I wasn't promoting a bit doing any cycling in the Périgord Noir, just making a contrast between it and the area around Bordeaux.
StCirq is offline  
Reply With Quote
Aug 19th, 2016, 01:00 PM
  #7
 
Join Date: Feb 2003
Posts: 7,399
Isn't the wine harvest over by the first half of October?
tomboy is offline  
Reply With Quote
Aug 19th, 2016, 01:43 PM
  #8
 
Join Date: Jun 2003
Posts: 21,150
I just recently became reconciled with Bordeaux itself after not liking at at all for many years. It may take a bit longer for me to appreciate the rest of the region, but I am not giving up hope.
kerouac is online now  
Reply With Quote
Aug 19th, 2016, 02:29 PM
  #9
Original Poster
 
Join Date: Jan 2003
Posts: 4,229
Hmmmmmm

Not a lot of overwhelmingly enthusiastic endorsements for the area, other than the city of Bordeaux itself. I read elsewhere that the countryside to the north of Bordeaux and west of the Gironde isn't really very interesting. Would you all agree?

Yes, I am assuming the harvest would be over, maybe. Frankly, we are not at all that interested in visiting the wine estates and chateaux but are instead interested in an easy, scenic trip with lots of diversity of interesting and charming places to stop, and being in an area where we definitely know we are in France rather than a modern area that could be pretty much anywhere in the world. These do not need to be biggies or major tourist attractions as we can be happy with just the little and lesser-known things. We know from past experiences that the places that everyone knows the names of are not always really the nicest or most interesting or best places for us to visit.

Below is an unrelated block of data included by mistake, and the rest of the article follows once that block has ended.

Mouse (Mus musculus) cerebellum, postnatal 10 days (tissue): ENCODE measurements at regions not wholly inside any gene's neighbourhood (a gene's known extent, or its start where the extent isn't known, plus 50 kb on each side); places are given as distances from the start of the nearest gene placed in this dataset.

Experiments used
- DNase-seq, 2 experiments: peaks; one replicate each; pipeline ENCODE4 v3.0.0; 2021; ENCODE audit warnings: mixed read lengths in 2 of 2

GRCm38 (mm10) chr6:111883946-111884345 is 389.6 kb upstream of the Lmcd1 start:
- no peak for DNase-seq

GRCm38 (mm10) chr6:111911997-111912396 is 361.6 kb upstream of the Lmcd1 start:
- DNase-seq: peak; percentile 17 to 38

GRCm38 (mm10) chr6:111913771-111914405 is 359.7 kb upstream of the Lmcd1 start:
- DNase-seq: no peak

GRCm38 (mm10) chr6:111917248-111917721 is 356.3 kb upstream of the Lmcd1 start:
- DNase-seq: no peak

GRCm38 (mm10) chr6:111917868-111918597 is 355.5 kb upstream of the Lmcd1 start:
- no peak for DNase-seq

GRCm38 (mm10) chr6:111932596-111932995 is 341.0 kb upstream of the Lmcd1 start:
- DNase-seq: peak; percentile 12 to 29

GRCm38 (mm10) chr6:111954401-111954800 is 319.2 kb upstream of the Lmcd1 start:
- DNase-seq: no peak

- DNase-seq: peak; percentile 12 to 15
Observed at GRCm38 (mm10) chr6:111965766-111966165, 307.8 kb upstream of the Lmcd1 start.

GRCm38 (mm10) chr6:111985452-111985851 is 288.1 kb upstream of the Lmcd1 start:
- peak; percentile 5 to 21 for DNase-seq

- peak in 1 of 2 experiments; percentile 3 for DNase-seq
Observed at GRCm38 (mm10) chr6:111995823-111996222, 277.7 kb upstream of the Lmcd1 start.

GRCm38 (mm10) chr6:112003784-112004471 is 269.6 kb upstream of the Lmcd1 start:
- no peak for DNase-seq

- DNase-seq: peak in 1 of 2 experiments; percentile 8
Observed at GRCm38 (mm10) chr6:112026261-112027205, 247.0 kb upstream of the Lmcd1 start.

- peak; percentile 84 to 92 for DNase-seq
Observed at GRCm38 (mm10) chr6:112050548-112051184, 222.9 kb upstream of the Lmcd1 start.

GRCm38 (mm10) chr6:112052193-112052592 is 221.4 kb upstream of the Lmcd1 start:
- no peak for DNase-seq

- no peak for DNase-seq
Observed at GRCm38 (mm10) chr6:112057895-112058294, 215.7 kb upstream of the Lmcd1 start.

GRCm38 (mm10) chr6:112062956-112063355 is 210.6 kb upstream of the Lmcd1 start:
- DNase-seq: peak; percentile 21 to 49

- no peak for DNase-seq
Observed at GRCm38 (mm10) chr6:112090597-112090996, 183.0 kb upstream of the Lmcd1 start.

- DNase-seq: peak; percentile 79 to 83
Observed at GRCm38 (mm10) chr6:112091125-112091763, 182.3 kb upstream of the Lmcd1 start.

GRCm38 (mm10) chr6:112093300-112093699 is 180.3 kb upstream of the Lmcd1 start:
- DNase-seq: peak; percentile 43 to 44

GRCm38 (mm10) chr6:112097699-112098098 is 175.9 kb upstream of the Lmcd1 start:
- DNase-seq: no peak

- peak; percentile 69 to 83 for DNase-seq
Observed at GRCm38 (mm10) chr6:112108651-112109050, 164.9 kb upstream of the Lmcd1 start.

Rather than the boat trip I initially inquired about, StCirq was much more enthusiastic about a trip I found that went south from la Rochelle to Pauillac from where we'd take the train into Bordeaux. Now I also found a different tour that covers both the east and west banks of the Gironde Estuary from Bourg sur Gironde to Royan and the to Pian Médoc. Between these two, which do you think would be most interesting?

Thanks again.
julies is offline  
Reply With Quote
Aug 19th, 2016, 04:34 PM
  #10
 
Join Date: Oct 2003